Macron brags to Trump he stole his 'The Art of the Deal' book techniques – report
French President Emmanuel Macron has reportedly revealed to Donald Trump that he read his business-advice book ‘The Art of the Deal’ to steal techniques in order to gain leverage amid the growing trade war between the US and EU.
Macron bragged about acquiring tricks from his US counterpart during their tête-à-tête meeting on the sidelines of the NATO Summit in Brussels earlier in July, the Axios website reported, citing its source familiar with the talks.
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When the conversation moved to the hotly-discussed trade war which has been unleashed this summer, the US leader suggested that Macron should convince the EU to negotiate with Washington. In reply, Macron expressed his unwillingness to negotiate under threat.
“I read the Art of the Deal,” a smiling French leader reportedly told Trump. “I know that we need to retaliate first so we have some leverage in the negotiation.” Macron’s remarks come amid a full-blown trade war, which was initially unleashed by the US against China. Trump also opened trade battles with other states, including key partners.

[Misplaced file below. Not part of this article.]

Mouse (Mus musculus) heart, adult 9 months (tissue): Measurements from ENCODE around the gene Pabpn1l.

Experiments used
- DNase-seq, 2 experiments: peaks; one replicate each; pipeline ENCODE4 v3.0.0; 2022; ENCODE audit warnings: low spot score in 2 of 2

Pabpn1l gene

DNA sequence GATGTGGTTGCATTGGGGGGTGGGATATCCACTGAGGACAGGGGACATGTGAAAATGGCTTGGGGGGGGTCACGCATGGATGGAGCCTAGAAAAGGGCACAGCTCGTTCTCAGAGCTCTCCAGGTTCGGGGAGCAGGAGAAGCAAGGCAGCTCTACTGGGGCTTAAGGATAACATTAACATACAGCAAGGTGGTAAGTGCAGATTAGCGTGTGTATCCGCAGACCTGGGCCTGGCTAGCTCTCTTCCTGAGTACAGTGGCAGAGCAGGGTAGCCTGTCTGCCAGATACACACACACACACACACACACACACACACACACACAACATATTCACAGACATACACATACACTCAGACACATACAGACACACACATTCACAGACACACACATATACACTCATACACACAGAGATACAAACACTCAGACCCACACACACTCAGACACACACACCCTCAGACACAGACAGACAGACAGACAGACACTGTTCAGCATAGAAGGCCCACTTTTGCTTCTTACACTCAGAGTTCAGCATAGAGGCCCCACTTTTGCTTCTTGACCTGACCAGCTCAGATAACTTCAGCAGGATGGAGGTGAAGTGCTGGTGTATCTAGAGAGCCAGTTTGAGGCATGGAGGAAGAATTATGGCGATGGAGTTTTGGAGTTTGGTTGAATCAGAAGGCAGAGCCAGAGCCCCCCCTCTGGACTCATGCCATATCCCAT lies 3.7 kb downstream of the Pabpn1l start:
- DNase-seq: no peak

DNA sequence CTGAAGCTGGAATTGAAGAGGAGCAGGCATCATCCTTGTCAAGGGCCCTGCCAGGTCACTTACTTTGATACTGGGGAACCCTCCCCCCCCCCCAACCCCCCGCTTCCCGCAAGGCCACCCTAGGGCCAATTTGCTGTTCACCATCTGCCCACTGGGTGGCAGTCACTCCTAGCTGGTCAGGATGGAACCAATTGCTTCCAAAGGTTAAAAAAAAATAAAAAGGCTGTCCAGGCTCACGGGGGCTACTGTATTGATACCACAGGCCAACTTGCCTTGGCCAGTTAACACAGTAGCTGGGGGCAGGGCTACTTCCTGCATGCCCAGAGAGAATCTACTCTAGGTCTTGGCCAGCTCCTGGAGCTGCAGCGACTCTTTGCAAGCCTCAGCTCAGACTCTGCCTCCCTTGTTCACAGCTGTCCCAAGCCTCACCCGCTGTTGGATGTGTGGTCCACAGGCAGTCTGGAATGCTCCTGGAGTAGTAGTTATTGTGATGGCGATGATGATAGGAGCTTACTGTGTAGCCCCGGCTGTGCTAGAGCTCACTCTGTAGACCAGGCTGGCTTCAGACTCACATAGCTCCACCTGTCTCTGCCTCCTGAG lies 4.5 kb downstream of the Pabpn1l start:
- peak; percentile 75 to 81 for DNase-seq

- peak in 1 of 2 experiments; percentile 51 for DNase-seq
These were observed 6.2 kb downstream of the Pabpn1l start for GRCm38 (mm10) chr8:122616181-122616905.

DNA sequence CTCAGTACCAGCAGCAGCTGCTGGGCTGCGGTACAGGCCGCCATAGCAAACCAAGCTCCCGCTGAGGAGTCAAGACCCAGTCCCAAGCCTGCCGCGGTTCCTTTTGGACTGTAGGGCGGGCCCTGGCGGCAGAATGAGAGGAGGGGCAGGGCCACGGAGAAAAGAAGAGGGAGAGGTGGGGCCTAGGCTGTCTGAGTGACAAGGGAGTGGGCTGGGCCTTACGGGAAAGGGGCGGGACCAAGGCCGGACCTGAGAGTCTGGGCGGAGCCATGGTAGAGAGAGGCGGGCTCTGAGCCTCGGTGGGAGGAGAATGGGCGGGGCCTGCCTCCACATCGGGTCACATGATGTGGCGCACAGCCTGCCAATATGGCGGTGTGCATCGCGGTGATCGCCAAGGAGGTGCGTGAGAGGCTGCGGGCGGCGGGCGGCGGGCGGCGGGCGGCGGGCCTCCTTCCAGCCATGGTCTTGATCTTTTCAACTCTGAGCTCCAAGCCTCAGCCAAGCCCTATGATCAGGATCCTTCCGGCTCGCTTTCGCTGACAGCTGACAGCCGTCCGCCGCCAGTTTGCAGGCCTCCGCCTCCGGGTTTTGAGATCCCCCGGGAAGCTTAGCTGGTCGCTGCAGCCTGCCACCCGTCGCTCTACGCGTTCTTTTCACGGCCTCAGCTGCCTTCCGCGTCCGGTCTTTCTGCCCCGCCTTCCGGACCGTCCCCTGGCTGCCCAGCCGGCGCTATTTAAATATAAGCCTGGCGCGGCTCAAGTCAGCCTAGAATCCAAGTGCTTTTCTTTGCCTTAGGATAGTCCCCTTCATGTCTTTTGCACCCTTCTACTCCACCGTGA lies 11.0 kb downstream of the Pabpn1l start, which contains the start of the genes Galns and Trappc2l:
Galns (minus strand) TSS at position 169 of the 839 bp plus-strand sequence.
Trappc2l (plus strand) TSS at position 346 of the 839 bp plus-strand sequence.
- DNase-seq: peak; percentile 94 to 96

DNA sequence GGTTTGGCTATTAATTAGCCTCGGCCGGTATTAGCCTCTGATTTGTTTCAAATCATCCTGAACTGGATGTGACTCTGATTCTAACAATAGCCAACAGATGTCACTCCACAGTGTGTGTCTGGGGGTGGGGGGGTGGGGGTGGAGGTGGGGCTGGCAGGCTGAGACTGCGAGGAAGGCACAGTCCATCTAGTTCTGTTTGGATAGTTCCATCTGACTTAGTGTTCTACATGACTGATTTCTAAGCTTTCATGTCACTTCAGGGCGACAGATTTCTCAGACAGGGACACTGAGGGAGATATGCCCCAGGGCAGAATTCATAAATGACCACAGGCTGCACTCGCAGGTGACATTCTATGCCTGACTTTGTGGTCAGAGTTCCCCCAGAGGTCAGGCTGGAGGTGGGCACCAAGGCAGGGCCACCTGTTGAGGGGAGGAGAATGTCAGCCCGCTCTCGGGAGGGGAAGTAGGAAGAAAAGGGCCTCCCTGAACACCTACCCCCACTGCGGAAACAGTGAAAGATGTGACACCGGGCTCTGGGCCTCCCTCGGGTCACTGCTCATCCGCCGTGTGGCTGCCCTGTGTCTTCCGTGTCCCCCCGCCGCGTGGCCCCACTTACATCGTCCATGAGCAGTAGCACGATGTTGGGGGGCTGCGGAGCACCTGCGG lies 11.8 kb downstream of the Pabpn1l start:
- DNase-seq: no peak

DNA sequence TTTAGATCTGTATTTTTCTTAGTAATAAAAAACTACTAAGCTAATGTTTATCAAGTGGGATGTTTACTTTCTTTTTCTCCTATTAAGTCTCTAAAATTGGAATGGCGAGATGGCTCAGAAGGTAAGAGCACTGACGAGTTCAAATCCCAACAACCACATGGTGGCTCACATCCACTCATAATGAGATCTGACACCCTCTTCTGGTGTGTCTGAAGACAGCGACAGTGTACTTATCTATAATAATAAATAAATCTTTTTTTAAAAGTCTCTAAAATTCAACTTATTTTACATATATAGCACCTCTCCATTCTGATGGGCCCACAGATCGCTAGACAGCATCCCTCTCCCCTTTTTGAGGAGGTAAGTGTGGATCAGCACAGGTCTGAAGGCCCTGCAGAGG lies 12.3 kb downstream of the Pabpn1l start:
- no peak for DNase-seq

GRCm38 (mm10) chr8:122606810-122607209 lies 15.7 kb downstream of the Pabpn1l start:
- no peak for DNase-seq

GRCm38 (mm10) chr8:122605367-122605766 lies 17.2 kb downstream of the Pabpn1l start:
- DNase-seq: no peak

Washington has imposed a 25 percent tariff on steel and a 10 percent tariff on aluminum imports from Canada, Mexico and the EU. America’s traditional allies responded with tit-for-tat measures in June. US goods that have been impacted include Bourbon whiskey, orange juice and Harley Davidson motorcycles.
The ‘Art of the Deal’ – written back in 1987 – received much attention during Trump’s presidential campaign. He often referred to it as one of his best accomplishments and once admitted it was actually his second-favorite book in the world, after the Bible.
Apart from the story about Trump’s early years, it contains an ambitious 11-step formula for business success. Notably, one of the highly-cited lines in the book reads: "What the bulldozers and dump trucks did wasn't important, I said, so long as they did a lot of it." It refers to Trump’s dispute with Holiday Inn in which the future US president wanted the hotel chain to partner with him on the construction of a casino.
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